Richard Ratcliffe, husband of British-Iranian dual national Nazanin Zaghari-Ratcliffe, poses for a photograph in front of the Iranian Embassy in London, Britain March 31, 2019. (Reuters)

February 16, 2021

The UK has joined 57 other countries in denouncing “coercive diplomacy,” while calling on Iran to release dual nationals detained for political purposes, after a virtual conference on Monday.

A declaration proposed by Canada, and joined by the US, Australia and almost all of the EU, called for the end of “the practice of arbitrary arrest, detention or sentencing to exercise leverage over foreign governments.”

The declaration made no reference to any specific country, but UK Foreign Secretary Dominic Raab singled out Iran in a statement afterwards.

Tehran currently holds a number of dual nationals, including British Iranians Nazanin Zaghari-Ratcliffe and Anoosheh Ashoori.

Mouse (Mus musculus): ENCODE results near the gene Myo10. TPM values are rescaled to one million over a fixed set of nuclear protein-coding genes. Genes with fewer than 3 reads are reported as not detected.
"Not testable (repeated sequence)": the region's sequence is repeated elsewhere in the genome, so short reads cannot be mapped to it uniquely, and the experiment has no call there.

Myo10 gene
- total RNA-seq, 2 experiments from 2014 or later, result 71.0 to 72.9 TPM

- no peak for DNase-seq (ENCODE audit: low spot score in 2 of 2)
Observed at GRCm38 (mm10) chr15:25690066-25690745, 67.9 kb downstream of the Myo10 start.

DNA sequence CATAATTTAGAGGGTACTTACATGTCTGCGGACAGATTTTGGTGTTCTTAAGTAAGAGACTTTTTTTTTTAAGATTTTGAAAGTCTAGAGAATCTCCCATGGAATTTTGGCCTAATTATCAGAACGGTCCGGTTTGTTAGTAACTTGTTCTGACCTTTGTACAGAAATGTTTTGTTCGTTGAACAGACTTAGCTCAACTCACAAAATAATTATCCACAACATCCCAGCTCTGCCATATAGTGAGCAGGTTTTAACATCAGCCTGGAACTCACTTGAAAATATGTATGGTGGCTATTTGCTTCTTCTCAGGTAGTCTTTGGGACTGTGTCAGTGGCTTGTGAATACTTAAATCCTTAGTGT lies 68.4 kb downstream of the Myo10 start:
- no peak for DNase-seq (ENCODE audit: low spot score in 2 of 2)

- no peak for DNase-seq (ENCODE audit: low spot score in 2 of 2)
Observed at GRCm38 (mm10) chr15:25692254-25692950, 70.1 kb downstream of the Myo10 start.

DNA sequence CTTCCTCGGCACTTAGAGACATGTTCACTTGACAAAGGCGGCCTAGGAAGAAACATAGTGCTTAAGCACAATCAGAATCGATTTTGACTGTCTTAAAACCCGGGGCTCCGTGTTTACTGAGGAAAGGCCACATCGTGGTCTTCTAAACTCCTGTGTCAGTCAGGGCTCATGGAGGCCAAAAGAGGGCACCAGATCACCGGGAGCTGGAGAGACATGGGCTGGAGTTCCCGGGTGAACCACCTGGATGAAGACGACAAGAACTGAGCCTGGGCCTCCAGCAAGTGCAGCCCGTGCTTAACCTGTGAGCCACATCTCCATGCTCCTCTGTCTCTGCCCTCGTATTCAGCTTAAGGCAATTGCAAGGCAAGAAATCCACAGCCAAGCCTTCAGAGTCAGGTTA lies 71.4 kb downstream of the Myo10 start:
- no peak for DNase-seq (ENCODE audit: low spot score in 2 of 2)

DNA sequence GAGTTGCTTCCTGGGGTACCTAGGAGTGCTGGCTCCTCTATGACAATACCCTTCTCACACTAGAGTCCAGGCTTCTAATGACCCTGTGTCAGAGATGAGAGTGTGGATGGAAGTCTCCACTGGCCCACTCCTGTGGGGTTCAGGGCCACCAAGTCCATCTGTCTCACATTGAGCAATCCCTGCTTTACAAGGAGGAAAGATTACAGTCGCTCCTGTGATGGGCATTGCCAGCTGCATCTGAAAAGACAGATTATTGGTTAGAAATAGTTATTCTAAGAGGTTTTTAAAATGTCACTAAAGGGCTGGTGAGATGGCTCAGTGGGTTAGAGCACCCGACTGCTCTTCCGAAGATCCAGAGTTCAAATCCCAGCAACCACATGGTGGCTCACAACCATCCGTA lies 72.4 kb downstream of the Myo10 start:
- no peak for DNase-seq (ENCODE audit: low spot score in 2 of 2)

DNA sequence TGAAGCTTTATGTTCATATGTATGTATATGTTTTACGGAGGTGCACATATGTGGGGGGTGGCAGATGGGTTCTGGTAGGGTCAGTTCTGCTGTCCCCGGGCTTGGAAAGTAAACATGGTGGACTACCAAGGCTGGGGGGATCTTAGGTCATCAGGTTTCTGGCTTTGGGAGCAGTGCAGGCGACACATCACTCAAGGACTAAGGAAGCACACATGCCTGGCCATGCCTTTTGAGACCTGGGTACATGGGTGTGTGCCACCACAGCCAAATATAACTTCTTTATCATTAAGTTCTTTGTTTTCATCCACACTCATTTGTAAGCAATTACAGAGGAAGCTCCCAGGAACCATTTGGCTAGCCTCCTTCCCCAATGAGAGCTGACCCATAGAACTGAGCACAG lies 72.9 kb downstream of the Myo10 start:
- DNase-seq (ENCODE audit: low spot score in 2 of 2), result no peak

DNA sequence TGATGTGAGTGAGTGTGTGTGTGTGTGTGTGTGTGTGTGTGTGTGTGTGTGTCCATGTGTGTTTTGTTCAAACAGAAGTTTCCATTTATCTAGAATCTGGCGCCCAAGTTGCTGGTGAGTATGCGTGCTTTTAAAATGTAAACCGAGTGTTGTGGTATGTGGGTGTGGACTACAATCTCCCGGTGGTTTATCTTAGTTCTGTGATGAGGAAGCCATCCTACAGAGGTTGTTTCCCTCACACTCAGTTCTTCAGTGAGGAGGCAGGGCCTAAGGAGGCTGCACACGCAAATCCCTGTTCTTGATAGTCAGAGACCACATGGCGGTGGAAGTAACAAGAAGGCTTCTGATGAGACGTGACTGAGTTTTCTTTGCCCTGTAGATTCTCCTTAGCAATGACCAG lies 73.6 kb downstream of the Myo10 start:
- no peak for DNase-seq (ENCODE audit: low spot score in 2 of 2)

Their families say they are being detained on trumped-up charges for leverage and to settle political scores.

Zaghari-Ratcliffe is thought to have been imprisoned to exert pressure on the UK government over a debt dispute with Tehran.

Canada has an ongoing dispute with Iran over the detention of Abdolrasoul Dorri Esfahani in 2016.

British-Australian academic Kylie Moore-Gilbert was released in November, having been arrested in 2018 on charges of espionage.

Raab said: “The use of arbitrary detention, particularly as a threat, or as a means to influence others, is cruel. It’s wrong. We continue, for example, to press for the immediate and permanent release of all arbitrarily detained dual British nationals in Iran.”

He added: “We call on states to abide by their clear obligations, including under the Vienna Convention on Consular Relations.”

Arab News

About Track Persia

Track Persia is a Platform run by dedicated analysts who spend much of their time researching the Middle East, in due process we fall upon many indications of growing expansionary ambitions on the part of Iran in the MENA region and the wider Islamic world. These ambitions commonly increase tensions and undermine stability.